Who is selling arms irresponsibly?
Updated: 2012-09-05 16:15
By Kong Chushan (chinadaily.com.cn)
An article published by The Washington Post on Aug 26 said that weapons imported from China fueled regional conflicts and humanitarian crises in Africa, and said that China's arms exports are not in line with its "responsibilities as a global power".
Such claims are not true and invert justice by calling white black and playing the trick of "a thief covering himself by shouting loud". This attitude is deeply rooted in some westerners' superiority complex.
In fact, those who claim to be "responsible arms traders" are not responsible at all. According to a newly released report by the Congressional Research Service of the United States, the arms export of the US in 2011 reached a record high of $66.3 billion, which accounts for nearly 78 percent of the world's total and is three times higher than 2010's figure.
Where did this huge amount of weapons go?
If you dig in a little, you will find out that nearly half of the weapons were sold to the Middle East region, known by everyone for its volatility and instability. The high-tech weapons include fighter jets, missiles, missile defense interceptors and warships. Such a big flow of advanced weapons undoubtedly has the potential to damage the fragile geopolitical balance of the region, trigger a regional arms race, and subsequently bring suffering to the countries and people there.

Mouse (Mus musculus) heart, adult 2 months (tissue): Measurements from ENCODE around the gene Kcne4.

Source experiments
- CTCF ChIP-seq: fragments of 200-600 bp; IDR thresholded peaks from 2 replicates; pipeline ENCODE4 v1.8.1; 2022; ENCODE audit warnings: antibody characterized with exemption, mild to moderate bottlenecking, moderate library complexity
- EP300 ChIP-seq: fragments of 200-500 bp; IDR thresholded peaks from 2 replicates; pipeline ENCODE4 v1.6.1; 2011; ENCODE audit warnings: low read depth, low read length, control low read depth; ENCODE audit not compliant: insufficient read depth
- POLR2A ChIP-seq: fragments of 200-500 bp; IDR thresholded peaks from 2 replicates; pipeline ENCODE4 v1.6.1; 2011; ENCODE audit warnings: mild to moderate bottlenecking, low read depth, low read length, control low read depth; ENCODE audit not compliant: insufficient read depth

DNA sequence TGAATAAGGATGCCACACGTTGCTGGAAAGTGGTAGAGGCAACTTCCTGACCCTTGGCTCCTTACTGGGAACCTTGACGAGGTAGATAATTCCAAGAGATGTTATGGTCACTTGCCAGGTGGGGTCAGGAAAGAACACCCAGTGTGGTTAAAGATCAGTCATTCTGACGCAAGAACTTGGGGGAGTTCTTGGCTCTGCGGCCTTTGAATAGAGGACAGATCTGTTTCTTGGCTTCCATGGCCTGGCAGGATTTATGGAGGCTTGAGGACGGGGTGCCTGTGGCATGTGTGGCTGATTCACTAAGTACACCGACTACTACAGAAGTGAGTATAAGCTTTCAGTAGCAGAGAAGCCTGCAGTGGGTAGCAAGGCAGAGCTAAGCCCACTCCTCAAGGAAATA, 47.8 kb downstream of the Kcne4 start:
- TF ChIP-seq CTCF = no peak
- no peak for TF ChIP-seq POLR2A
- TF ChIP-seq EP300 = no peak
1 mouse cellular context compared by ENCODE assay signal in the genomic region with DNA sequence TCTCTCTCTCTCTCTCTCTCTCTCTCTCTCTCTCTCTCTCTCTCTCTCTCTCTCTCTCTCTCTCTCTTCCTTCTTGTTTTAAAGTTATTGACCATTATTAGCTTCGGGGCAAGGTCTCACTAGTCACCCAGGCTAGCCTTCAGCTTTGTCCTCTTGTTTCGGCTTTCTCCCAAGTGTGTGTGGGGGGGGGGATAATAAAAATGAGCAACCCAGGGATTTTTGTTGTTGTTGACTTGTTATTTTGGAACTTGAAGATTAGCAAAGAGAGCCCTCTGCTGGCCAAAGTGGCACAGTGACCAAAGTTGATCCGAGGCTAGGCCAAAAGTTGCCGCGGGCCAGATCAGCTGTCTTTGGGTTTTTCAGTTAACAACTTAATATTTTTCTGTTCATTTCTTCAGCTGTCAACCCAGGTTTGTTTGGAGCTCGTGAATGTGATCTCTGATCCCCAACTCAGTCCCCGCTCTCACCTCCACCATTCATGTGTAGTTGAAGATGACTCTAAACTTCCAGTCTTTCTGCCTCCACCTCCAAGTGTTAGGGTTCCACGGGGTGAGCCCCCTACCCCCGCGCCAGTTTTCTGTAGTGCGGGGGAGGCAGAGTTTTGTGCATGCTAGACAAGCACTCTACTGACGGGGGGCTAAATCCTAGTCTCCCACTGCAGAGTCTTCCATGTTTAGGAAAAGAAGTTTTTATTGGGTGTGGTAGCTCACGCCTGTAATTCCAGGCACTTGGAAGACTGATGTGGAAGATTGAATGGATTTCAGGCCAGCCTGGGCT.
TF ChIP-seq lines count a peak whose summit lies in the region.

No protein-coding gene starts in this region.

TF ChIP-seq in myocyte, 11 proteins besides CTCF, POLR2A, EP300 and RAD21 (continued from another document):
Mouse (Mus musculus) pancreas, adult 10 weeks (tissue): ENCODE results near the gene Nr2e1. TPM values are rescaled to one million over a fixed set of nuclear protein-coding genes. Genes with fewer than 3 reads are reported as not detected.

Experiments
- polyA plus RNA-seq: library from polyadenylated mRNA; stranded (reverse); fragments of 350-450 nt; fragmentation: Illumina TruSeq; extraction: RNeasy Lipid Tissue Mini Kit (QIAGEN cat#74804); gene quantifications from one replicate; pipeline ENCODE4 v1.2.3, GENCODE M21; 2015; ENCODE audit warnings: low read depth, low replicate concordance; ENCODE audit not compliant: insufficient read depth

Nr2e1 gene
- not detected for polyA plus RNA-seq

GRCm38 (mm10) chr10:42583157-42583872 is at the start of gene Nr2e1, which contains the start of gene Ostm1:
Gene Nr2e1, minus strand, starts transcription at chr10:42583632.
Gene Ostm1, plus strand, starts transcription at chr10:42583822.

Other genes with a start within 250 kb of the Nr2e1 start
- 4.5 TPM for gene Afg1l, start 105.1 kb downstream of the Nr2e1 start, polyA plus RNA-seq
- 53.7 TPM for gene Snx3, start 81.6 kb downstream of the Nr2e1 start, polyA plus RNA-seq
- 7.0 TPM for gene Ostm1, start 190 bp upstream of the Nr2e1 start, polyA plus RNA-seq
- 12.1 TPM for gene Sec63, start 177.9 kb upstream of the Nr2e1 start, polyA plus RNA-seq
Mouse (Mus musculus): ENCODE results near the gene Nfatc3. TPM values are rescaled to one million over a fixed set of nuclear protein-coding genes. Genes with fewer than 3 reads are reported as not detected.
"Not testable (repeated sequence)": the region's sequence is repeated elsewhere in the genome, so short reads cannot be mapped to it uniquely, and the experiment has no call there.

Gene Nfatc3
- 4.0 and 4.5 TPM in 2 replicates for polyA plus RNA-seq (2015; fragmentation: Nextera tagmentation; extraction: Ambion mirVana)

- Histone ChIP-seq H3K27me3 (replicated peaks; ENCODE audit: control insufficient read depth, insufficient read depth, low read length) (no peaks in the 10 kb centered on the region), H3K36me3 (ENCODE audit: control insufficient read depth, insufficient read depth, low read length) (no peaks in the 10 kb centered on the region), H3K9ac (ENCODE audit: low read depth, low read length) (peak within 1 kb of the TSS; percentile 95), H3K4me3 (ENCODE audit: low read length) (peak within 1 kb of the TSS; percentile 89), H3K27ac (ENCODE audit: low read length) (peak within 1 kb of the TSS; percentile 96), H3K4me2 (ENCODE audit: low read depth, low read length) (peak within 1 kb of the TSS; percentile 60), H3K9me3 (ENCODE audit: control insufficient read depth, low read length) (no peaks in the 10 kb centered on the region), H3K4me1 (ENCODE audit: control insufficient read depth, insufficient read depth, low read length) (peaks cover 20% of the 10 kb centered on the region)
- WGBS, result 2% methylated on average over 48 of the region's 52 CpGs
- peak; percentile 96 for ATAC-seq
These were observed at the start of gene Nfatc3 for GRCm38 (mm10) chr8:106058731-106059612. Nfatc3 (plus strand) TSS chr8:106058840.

To achieve their hidden agendas and serve their own interests, certain states spare no efforts in arming insurgent forces, changing regimes through unwarranted charges, fighting proxy wars and interfering with others' internal affairs.
It is naive to believe that the US is looking at only the Middle East. Actually, US arms dealers are visible in every instable region of the world. Let's take East Asia as an example. In recent years, the US has advocated the establishment of a regional missile defense system to neutralize the hypothetical missile threat of North Korea.
Even though the need and effectiveness of such a system are very much in doubt, US arms dealers would undoubtedly make tremendous profits through selling anti-missile weapon systems -- including the Patriot missile defense system -- to countries in the region. To pave the way for future arms exports, the US even took the risk of escalating regional tensions through military or other interventions under the banner of safeguarding security. Such practices have become a standard pattern for the US government to serve its arms merchants.
One wonders about those countries always criticizing others for fueling regional conflicts and aggravating humanitarian crises through irresponsible arms export. Do they really care about the humanitarian issues? We don't think so.